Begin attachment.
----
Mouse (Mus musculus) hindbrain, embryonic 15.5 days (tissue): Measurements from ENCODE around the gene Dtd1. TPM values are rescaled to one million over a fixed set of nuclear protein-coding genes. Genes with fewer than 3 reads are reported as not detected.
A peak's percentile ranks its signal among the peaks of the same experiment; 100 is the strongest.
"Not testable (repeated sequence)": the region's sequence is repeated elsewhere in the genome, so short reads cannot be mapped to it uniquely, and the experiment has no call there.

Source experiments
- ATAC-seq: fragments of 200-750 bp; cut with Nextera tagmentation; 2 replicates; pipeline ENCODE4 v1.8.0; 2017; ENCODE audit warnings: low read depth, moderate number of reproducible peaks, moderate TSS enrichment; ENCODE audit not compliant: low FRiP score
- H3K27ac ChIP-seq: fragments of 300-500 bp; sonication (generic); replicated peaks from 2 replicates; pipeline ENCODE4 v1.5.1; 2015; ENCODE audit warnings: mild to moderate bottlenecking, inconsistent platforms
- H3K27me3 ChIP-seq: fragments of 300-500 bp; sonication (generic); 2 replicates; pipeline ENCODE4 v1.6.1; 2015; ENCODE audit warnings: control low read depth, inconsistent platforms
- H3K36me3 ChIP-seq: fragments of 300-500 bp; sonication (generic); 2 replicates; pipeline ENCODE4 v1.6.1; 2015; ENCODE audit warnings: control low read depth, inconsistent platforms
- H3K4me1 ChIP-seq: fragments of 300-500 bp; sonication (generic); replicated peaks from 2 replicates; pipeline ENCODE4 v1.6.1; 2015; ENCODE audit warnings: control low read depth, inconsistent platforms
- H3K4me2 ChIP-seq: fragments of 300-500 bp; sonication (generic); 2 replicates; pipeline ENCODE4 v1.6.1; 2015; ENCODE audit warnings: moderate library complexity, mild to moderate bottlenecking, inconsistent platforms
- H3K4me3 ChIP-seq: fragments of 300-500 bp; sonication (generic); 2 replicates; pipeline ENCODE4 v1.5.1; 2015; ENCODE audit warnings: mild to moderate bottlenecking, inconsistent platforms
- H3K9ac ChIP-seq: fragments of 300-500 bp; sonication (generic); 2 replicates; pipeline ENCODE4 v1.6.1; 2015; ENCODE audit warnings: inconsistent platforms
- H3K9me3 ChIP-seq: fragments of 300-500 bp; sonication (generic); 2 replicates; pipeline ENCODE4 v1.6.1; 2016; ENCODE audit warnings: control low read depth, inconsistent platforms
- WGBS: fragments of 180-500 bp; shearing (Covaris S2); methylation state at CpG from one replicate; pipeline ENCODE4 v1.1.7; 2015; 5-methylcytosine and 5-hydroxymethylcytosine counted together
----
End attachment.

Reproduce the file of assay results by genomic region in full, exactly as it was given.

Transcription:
Mouse (Mus musculus) hindbrain, embryonic 15.5 days (tissue): Measurements from ENCODE around the gene Dtd1. TPM values are rescaled to one million over a fixed set of nuclear protein-coding genes. Genes with fewer than 3 reads are reported as not detected.
A peak's percentile ranks its signal among the peaks of the same experiment; 100 is the strongest.
"Not testable (repeated sequence)": the region's sequence is repeated elsewhere in the genome, so short reads cannot be mapped to it uniquely, and the experiment has no call there.

Source experiments
- ATAC-seq: fragments of 200-750 bp; cut with Nextera tagmentation; 2 replicates; pipeline ENCODE4 v1.8.0; 2017; ENCODE audit warnings: low read depth, moderate number of reproducible peaks, moderate TSS enrichment; ENCODE audit not compliant: low FRiP score
- H3K27ac ChIP-seq: fragments of 300-500 bp; sonication (generic); replicated peaks from 2 replicates; pipeline ENCODE4 v1.5.1; 2015; ENCODE audit warnings: mild to moderate bottlenecking, inconsistent platforms
- H3K27me3 ChIP-seq: fragments of 300-500 bp; sonication (generic); 2 replicates; pipeline ENCODE4 v1.6.1; 2015; ENCODE audit warnings: control low read depth, inconsistent platforms
- H3K36me3 ChIP-seq: fragments of 300-500 bp; sonication (generic); 2 replicates; pipeline ENCODE4 v1.6.1; 2015; ENCODE audit warnings: control low read depth, inconsistent platforms
- H3K4me1 ChIP-seq: fragments of 300-500 bp; sonication (generic); replicated peaks from 2 replicates; pipeline ENCODE4 v1.6.1; 2015; ENCODE audit warnings: control low read depth, inconsistent platforms
- H3K4me2 ChIP-seq: fragments of 300-500 bp; sonication (generic); 2 replicates; pipeline ENCODE4 v1.6.1; 2015; ENCODE audit warnings: moderate library complexity, mild to moderate bottlenecking, inconsistent platforms
- H3K4me3 ChIP-seq: fragments of 300-500 bp; sonication (generic); 2 replicates; pipeline ENCODE4 v1.5.1; 2015; ENCODE audit warnings: mild to moderate bottlenecking, inconsistent platforms
- H3K9ac ChIP-seq: fragments of 300-500 bp; sonication (generic); 2 replicates; pipeline ENCODE4 v1.6.1; 2015; ENCODE audit warnings: inconsistent platforms
- H3K9me3 ChIP-seq: fragments of 300-500 bp; sonication (generic); 2 replicates; pipeline ENCODE4 v1.6.1; 2016; ENCODE audit warnings: control low read depth, inconsistent platforms
- WGBS: fragments of 180-500 bp; shearing (Covaris S2); methylation state at CpG from one replicate; pipeline ENCODE4 v1.1.7; 2015; 5-methylcytosine and 5-hydroxymethylcytosine counted together